When a couple separate, things can become complicated for their children, especially if they are of school-going age.

One parent usually keeps the flat. The other may put up temporarily with friends or relatives, shuttling from one home to another across different parts of the island. The children are split up between them.

This problem is exacerbated for lower-income families in rental flats as a divorcing parent has to wait for approval from the Housing Board to rent another flat under the Public Rental Scheme.

The child may miss school for a long period of time because he now lives far away from his school and has no one to take him to school. The child could end up lagging behind his peers, which worsens the inequality gap.

The Government recognises that it would not have all the solutions to address complex challenges such as inequality, said Minister for Social and Family Development Desmond Lee.

“(But if we) harness the energy and the collective wisdom of the community, we can get a lot more viewpoints and ideas, and implement them together,” he told reporters on Monday, when he and Second Minister for Finance and Education Indranee Rajah gave updates on the new citizen en-gagement initiative, Singapore Together.

Ms Indranee drew on the above example of the school-going child to flesh out how the Singapore Together movement represents a change in how the Government works with its partners.

The Government has worked with community groups by giving funding, but they typically worked in silos. “(Now), the Government is using its convening power, or its coordinating power, in partnership with groups out there,” said Ms Indranee. This can catalyse an effective, more holistic solution, said Ms Indranee, who leads the inter-agency Uplifting Pupils in Life and Inspiring Families Taskforce (Uplift) set up in 2018, which aims to help children from disadvantaged homes level up.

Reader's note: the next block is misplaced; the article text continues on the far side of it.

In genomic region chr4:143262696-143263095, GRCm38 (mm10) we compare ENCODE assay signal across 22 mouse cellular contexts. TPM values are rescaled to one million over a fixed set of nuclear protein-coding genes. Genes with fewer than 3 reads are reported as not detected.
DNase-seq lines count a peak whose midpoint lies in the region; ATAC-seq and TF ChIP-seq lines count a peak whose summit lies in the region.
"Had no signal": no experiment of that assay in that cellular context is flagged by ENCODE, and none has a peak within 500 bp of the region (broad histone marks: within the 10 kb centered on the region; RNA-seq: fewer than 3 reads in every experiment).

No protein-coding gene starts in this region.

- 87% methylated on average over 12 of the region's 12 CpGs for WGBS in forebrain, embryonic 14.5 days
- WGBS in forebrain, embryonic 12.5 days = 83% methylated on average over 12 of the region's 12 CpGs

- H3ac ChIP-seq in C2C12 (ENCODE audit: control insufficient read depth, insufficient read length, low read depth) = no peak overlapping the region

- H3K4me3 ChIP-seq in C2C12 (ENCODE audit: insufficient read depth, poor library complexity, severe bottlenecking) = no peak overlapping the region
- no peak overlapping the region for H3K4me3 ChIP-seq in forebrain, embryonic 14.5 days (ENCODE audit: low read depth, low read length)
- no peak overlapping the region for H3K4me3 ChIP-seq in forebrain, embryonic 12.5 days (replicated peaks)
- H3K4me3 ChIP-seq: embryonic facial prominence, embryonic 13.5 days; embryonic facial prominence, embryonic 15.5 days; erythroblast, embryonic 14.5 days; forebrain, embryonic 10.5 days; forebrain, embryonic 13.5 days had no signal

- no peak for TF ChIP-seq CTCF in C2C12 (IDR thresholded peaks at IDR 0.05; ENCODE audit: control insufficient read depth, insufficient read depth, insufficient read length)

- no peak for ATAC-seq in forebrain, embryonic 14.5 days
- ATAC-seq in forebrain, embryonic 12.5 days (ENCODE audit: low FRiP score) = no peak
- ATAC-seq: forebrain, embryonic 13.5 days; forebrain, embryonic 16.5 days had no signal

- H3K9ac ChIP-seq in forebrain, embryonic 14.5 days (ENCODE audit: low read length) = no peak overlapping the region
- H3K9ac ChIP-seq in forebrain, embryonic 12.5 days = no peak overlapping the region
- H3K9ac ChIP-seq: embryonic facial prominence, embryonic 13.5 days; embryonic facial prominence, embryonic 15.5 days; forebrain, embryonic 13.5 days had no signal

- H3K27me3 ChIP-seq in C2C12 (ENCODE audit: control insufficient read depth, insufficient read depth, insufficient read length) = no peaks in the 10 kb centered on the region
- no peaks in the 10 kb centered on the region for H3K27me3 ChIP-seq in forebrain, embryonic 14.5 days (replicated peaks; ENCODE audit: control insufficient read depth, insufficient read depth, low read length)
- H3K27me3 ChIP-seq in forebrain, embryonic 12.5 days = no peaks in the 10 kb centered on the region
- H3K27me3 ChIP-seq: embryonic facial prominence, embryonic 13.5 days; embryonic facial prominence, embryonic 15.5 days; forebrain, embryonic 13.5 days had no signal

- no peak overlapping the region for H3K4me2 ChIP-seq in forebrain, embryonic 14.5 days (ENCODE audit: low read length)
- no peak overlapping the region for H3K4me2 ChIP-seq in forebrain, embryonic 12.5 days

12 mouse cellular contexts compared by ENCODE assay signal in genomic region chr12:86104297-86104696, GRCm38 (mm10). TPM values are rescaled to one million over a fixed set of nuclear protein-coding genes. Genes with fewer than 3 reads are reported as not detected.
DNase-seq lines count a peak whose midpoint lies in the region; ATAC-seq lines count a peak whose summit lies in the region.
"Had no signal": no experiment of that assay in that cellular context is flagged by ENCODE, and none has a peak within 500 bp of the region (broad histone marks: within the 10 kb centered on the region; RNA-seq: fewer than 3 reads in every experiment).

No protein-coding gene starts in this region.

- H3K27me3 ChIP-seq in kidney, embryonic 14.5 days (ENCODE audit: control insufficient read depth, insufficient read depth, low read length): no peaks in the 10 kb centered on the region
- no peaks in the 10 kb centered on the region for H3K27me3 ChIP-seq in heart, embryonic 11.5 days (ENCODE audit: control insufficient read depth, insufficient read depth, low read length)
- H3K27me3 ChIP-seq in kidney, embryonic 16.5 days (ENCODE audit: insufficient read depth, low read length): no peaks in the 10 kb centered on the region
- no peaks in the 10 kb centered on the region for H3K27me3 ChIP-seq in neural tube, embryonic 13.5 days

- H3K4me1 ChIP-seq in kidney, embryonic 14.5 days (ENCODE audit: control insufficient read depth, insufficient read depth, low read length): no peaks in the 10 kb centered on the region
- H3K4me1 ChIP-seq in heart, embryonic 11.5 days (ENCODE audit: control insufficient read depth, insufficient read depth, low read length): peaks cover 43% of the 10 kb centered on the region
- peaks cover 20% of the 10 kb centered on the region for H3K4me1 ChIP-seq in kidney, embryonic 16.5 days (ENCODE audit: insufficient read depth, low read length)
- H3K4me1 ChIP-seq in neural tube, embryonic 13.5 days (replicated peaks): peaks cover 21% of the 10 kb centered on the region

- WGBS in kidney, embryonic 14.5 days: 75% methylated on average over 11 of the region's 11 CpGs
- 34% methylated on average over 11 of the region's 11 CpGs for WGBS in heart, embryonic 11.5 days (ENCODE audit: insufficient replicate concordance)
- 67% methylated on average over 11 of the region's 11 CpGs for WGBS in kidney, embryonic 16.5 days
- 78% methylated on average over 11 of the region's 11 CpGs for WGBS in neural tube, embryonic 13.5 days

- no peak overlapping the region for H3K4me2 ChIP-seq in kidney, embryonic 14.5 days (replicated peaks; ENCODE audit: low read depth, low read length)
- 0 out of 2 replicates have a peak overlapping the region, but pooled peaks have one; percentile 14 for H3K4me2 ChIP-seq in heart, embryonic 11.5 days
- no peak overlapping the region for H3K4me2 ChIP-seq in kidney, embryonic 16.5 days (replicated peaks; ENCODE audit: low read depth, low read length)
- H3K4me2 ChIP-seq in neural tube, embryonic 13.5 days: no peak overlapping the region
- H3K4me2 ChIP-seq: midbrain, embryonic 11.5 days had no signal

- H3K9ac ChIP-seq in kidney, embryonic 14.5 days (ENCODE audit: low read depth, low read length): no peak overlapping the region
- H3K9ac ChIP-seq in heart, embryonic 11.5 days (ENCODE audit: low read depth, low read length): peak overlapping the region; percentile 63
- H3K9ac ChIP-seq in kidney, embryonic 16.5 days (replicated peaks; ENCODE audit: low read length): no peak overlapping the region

In the case of the child, HDB and the Social Service Offices may be able to step in to find alternative housing for his parent located near his school. Other efforts to help him catch up with his peers can also be corralled.

Uplift can work with his school, charities and neighbours in his estate to sustain the efforts, she said.

It can look for a friend or neighbour who can help to take the child to school, for instance, or tap its network of partners to find out if there are any alternative solutions at the local level.

Another example of a citizen-led initiative that embodies the spirit of the Singapore Together movement is the Partners Engaging and Empowering Rough Sleepers (Peers) network that the Ministry of Social and Family Development (MSF) launched last July with various groups helping the homeless in Singapore, said Mr Lee.

Many of them are homeless due to complex challenges such as relationship problems and financial issues, but some may be hesitant to seek help from government agencies.

Since 2017, Mr Lee and MSF officers have joined community groups on their regular night walks where volunteers befriend and offer help to the homeless.

With community partners as trusted intermediaries, more rough sleepers could be convinced to seek help from various government agencies, added Mr Lee. Through Peers, MSF has engaged 160 rough sleepers and helped 65 of them find long-term housing. Another 37 have been moved to interim accommodation, MSF added.

The Government does not have “a monopoly on ideas”, said Ms Indranee, “and ideas should come from people too. Because people are the beneficiaries of these ideas… Singaporeans must have the ability to have a say in, and shape, our future”.